Third, covid allowed the Fed to justify yet another spasm of “extraordinary” monetary policies beginning in March 2020. This gave central bankers an easy out, in a sense, because real trouble was already on the horizon back in September 2019. The repo market, which commercial banks use for short-term (overnight) financing of their operations, suddenly seized up and sent rates spiking. These paroxysms embarrassingly forced the Fed to inject billions of dollars into its “standing” (i.e., permanent) repurchase facility and to consider yet another round of QE (asset buying) even after it had promised to shrink its balance sheet, still bloated with the detritus of the 2007 crisis.
When one understands the extent of the economic intervention of both the Fed and governments at all levels in the past two years, the real question one should ask is not why we are having inflation, but rather why prices have not risen further. Moreover, ever since September 2008 (as is clear from the second and third graphs), the Fed has gone on an unsustainable buying binge that has propped up the mortgage markets, repos, and long-term government bonds (Operation Twist).
One must emphasize that the economy simply cannot absorb the dollars that the Fed has flushed into it. Furthermore, despite what the so-called ruling classes are telling us, stuffing dollars into the hands of people who lost their jobs due to wrong-headed covid lockdowns and production restrictions and paying other people not to work are not a perfect substitute for producing real goods and services.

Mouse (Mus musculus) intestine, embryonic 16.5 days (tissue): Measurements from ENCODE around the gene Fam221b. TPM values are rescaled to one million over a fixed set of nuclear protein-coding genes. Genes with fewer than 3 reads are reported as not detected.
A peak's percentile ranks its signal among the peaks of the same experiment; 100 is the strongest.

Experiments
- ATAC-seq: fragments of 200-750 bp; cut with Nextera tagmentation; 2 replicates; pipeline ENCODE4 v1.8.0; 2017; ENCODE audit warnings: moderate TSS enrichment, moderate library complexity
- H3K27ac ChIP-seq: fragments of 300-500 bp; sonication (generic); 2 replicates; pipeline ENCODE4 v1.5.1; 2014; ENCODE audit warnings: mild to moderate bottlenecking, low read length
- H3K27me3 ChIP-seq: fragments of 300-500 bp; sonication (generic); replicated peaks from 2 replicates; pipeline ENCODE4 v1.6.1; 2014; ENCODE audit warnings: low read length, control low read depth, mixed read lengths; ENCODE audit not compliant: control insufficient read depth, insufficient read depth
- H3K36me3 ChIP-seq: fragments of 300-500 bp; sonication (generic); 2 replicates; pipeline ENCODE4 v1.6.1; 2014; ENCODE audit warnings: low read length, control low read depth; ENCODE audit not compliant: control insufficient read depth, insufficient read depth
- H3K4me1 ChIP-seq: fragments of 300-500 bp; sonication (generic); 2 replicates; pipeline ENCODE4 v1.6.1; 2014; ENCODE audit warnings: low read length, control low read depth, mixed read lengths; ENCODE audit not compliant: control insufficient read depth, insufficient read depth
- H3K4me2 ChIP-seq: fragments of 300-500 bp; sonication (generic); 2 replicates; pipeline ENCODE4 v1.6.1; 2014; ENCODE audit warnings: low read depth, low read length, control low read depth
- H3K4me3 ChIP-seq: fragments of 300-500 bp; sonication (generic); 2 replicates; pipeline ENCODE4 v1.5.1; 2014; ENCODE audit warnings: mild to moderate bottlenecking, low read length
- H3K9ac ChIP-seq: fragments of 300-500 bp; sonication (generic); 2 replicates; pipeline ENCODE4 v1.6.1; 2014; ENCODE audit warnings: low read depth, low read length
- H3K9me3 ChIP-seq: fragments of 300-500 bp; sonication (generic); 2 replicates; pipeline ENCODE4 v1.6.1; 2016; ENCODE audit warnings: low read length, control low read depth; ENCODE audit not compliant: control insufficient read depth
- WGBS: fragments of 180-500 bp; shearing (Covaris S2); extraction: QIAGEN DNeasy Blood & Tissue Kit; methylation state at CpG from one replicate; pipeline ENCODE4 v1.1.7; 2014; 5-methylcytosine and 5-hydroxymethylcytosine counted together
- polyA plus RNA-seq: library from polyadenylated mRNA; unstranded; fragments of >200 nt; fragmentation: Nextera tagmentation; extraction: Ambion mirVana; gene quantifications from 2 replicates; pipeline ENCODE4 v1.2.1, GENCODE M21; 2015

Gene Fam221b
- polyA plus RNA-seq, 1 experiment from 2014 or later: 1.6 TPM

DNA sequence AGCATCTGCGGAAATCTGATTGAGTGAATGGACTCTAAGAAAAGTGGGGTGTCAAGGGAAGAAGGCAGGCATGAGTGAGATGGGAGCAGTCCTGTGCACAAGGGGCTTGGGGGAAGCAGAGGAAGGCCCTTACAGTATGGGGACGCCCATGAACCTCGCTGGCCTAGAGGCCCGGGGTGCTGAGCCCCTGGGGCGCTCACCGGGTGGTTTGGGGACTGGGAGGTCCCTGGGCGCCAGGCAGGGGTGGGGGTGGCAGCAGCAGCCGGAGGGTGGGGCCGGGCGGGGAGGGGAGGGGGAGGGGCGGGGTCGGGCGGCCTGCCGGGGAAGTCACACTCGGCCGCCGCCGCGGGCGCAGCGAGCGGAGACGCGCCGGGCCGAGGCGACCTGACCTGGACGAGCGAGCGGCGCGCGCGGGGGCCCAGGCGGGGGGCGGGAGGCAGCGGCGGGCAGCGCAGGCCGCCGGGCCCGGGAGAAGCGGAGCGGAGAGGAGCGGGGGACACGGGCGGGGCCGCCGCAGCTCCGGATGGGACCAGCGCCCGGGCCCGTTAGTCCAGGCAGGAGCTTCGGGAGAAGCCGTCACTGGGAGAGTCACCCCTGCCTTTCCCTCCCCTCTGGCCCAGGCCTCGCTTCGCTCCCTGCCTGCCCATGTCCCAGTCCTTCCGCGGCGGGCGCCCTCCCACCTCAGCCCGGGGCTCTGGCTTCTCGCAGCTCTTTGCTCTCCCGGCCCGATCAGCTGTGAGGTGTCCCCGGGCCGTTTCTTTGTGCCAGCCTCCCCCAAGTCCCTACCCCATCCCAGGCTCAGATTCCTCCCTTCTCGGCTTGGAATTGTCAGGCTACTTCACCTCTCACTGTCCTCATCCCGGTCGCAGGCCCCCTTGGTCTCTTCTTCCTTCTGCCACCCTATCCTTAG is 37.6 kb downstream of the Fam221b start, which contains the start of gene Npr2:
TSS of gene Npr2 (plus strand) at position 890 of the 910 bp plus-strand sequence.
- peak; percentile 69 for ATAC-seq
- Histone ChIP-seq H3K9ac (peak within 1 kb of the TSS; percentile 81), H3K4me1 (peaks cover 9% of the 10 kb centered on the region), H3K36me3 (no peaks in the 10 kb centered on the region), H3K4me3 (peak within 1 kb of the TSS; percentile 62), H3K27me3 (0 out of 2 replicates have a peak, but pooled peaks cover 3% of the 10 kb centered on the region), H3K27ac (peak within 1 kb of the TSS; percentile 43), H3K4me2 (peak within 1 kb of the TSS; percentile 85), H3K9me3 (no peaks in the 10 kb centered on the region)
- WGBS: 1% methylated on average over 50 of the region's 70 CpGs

Even if Putin were to call off the Ukraine invasion and agree to sell Russia’s oil and natural gas at steep discounts, the current consumer price increases in the USA would remain near unchanged. While no doubt the invasion has affected current gasoline and oil prices (and European natural gas prices), it has been irrelevant in the overall inflation picture in this country.
Biden and the ruling classes never will admit to such a state of affairs, and we can be sure that Krugman, the New York Times, the Washington Post, and other mainstream journalism outfits will blame Putin, climate change, corporate profits, and whatever else crosses their paths. Meanwhile, the Fed will continue its unsustainable practices and everyone else will watch inflation erode their personal assets.Author:
William L. Anderson is a professor emeritus of economics at Frostburg State University in Frostburg, Maryland.